Did anyone else wake up and wonder if they’d fallen into a time machine and landed back in 2005? Here we are again, in the midst of a culture war waged by a conservative prime minister who really should have better things to do with his time. Prime target: the Australian Broadcasting Corporation, that bastion of lefty lynch mob, latte-sipping, chardonnay-swilling blah blah blah blah.
Sorry, where were we? Ah yes, we were talking about sides.
As it turn out, Australians have some fairly strong views on this matter.
Essential polling, published in Crikey, tracks voters’ opinions of our political leaders. The poll has regularly found trust in Tony Abbott to sit around 30% since he got the top job. That’s right: less than a third of Australians think the prime minister is trustworthy. (Bill Shorten doesn’t do much better at 33%.)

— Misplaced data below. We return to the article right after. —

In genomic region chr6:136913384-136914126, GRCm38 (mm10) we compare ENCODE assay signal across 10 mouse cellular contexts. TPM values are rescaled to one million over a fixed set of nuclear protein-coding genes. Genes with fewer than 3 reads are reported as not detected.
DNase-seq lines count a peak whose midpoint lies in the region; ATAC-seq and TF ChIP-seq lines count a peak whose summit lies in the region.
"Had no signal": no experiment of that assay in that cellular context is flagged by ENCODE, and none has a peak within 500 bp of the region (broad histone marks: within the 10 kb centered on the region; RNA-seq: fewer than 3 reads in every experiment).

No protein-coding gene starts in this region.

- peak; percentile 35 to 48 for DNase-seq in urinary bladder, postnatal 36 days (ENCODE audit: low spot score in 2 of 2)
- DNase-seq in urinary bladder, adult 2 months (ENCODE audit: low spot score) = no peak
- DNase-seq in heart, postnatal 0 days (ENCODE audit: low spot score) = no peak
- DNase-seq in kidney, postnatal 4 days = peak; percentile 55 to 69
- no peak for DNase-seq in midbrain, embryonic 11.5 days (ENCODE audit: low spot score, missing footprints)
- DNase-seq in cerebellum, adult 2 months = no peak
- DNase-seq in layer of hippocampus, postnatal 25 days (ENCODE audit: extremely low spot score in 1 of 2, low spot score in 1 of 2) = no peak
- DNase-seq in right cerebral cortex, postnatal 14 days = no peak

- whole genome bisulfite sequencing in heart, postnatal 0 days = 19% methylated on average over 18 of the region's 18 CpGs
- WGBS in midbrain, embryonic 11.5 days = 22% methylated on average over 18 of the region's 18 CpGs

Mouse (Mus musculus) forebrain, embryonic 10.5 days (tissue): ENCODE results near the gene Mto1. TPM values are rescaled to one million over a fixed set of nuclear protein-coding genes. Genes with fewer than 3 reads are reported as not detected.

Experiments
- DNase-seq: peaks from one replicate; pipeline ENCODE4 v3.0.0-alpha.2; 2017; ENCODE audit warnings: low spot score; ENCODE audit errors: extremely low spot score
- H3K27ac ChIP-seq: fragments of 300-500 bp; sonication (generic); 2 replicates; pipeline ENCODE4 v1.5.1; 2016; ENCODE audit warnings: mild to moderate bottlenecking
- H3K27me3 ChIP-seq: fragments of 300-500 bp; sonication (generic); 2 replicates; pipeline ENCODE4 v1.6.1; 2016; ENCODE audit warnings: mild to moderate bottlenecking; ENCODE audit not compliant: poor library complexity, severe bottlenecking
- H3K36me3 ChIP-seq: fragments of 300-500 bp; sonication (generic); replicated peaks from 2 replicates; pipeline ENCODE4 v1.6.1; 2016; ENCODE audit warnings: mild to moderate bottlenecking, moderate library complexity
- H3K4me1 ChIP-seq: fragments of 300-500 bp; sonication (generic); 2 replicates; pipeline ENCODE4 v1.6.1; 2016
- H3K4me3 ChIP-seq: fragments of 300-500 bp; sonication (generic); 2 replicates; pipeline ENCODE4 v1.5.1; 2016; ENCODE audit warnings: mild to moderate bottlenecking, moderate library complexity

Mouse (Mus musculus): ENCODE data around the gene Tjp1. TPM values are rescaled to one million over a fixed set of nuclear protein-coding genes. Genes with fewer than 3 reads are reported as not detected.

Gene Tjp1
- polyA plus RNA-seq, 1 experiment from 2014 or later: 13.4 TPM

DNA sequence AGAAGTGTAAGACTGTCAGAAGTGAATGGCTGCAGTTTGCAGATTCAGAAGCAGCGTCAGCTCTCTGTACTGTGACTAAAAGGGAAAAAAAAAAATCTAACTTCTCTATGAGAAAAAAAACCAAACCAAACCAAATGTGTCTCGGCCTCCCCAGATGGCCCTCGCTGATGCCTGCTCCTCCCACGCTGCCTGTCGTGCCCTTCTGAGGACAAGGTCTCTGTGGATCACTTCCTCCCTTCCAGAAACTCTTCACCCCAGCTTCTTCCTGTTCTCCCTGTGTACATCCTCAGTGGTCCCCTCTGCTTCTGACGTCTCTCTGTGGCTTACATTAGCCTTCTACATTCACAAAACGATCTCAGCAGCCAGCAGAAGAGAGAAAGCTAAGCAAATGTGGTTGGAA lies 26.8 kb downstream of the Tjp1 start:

In comparison, Essential’s annual trust in the media figures, which we published this week, found that more than 60% of voters trust ABC TV news and current affairs (home of the newly controversial chat show Q&A). More than twice as many people trust the information they hear on ABC TV than trust the information that comes out of Tony Abbott’s mouth.
“The ABC is on the side of Australia,” said managing director Mark Scott in his speech last night. And it looks like most Australians are on the side of the ABC — which makes this latest attack by the Abbott government look pretty stupid indeed.
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